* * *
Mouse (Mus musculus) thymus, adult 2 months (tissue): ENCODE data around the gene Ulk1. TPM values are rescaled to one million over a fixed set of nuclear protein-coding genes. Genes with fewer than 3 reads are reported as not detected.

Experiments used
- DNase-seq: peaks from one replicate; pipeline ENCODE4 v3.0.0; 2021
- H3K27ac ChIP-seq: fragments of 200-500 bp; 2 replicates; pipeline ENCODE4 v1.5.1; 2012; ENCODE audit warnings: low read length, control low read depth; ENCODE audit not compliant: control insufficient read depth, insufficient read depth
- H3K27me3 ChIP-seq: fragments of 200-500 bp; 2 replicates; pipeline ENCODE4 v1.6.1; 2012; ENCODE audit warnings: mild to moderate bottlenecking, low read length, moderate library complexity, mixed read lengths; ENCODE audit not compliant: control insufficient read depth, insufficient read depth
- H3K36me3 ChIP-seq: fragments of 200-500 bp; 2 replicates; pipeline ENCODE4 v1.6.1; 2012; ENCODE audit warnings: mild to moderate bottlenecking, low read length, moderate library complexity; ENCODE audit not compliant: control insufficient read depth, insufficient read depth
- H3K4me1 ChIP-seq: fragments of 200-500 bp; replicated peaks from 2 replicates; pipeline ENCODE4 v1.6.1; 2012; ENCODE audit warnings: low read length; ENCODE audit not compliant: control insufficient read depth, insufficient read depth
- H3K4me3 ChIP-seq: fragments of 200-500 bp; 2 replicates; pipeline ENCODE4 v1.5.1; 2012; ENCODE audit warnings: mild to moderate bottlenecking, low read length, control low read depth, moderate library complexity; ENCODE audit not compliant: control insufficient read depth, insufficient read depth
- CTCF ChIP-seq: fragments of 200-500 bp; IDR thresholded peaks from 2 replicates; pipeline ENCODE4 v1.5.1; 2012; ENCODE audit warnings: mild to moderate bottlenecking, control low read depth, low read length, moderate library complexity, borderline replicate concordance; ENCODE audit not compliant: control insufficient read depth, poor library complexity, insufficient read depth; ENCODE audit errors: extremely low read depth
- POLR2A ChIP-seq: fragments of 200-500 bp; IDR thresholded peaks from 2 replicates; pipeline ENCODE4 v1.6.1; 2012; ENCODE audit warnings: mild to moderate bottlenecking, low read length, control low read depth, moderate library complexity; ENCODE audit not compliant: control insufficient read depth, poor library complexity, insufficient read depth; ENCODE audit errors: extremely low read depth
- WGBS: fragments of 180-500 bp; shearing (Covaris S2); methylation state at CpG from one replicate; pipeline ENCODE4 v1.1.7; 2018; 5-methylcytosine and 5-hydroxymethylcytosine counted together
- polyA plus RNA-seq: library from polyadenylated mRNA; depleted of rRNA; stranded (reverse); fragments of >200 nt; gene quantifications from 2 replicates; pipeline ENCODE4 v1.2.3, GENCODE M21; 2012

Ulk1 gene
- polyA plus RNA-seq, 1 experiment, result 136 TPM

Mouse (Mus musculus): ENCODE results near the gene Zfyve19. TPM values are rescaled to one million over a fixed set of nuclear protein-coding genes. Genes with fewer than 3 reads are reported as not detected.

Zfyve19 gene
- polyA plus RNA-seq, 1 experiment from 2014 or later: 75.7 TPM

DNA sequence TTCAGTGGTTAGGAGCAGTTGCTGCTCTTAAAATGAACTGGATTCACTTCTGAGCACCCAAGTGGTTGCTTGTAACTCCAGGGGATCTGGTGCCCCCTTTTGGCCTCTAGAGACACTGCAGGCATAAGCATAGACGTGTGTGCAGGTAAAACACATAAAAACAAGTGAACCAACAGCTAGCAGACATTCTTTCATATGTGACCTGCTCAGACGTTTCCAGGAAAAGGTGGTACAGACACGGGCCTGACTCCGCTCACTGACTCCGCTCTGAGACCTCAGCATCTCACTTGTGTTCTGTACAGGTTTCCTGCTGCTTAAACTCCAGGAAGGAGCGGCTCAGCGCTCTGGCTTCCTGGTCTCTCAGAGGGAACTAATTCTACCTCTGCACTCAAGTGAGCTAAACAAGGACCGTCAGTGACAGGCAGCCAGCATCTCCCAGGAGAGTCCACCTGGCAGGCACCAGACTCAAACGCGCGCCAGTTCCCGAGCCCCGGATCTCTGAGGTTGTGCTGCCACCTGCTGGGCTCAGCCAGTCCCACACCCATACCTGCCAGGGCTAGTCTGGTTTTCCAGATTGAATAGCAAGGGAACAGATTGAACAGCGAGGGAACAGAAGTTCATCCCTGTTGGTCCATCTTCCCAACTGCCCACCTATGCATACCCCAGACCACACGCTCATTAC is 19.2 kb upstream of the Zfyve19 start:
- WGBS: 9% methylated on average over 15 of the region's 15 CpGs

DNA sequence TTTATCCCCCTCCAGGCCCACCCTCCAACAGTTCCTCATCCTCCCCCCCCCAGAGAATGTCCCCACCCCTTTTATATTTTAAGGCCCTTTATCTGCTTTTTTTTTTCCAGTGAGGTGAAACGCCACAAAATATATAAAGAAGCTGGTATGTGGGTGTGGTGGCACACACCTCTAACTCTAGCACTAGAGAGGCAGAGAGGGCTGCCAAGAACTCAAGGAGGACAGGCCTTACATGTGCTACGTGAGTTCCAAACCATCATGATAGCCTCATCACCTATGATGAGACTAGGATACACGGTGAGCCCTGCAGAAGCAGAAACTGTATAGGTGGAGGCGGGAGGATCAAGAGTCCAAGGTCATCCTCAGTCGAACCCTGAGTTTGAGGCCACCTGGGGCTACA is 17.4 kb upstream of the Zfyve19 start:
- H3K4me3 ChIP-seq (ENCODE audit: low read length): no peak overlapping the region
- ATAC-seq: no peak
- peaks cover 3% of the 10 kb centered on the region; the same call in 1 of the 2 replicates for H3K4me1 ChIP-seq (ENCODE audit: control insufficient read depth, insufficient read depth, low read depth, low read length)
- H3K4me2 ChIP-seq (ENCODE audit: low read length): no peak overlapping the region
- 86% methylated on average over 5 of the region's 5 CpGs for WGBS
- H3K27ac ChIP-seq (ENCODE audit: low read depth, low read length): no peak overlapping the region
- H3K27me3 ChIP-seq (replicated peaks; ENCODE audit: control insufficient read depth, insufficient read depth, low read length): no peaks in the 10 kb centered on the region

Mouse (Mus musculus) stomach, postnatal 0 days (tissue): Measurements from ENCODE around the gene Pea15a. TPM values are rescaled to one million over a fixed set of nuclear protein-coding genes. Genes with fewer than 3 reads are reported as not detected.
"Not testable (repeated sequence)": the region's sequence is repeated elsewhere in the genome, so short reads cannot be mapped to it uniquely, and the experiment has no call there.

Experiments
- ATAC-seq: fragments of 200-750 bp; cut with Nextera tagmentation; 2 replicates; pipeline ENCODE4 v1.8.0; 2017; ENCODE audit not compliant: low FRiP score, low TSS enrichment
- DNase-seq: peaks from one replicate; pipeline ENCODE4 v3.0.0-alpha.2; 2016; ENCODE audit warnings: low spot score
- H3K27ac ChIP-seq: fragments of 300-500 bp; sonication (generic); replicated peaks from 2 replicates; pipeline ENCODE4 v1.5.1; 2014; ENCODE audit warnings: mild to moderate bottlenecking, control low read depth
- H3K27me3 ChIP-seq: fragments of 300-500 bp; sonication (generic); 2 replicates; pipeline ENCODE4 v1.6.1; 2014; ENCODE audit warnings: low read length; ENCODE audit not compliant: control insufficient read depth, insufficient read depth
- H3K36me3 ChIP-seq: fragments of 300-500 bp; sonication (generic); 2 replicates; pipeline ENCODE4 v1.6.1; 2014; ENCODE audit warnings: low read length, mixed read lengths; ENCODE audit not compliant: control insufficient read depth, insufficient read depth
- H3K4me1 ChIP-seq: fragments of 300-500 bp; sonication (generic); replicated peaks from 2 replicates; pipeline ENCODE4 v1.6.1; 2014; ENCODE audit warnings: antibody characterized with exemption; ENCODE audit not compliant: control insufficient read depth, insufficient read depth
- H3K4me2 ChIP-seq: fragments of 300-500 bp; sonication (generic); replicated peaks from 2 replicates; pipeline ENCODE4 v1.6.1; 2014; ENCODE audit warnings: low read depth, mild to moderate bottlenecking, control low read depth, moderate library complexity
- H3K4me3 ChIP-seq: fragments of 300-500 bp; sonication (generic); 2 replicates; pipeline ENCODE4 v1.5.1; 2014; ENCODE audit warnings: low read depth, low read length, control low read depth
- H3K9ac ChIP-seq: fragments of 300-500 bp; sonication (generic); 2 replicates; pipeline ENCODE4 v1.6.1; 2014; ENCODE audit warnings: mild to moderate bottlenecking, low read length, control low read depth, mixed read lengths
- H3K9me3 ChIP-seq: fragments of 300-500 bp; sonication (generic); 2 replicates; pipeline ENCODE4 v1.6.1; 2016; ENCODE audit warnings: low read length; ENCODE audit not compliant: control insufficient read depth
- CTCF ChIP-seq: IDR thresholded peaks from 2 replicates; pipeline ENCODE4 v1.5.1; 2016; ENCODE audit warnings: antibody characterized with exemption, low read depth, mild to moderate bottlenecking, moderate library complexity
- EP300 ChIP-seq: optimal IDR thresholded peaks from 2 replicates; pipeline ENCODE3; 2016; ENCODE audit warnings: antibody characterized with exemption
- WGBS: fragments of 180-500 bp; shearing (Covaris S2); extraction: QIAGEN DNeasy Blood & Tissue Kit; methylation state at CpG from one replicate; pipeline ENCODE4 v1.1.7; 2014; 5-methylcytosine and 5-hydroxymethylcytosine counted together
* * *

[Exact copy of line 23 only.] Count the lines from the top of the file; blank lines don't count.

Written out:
- peaks cover 3% of the 10 kb centered on the region; the same call in 1 of the 2 replicates for H3K4me1 ChIP-seq (ENCODE audit: control insufficient read depth, insufficient read depth, low read depth, low read length)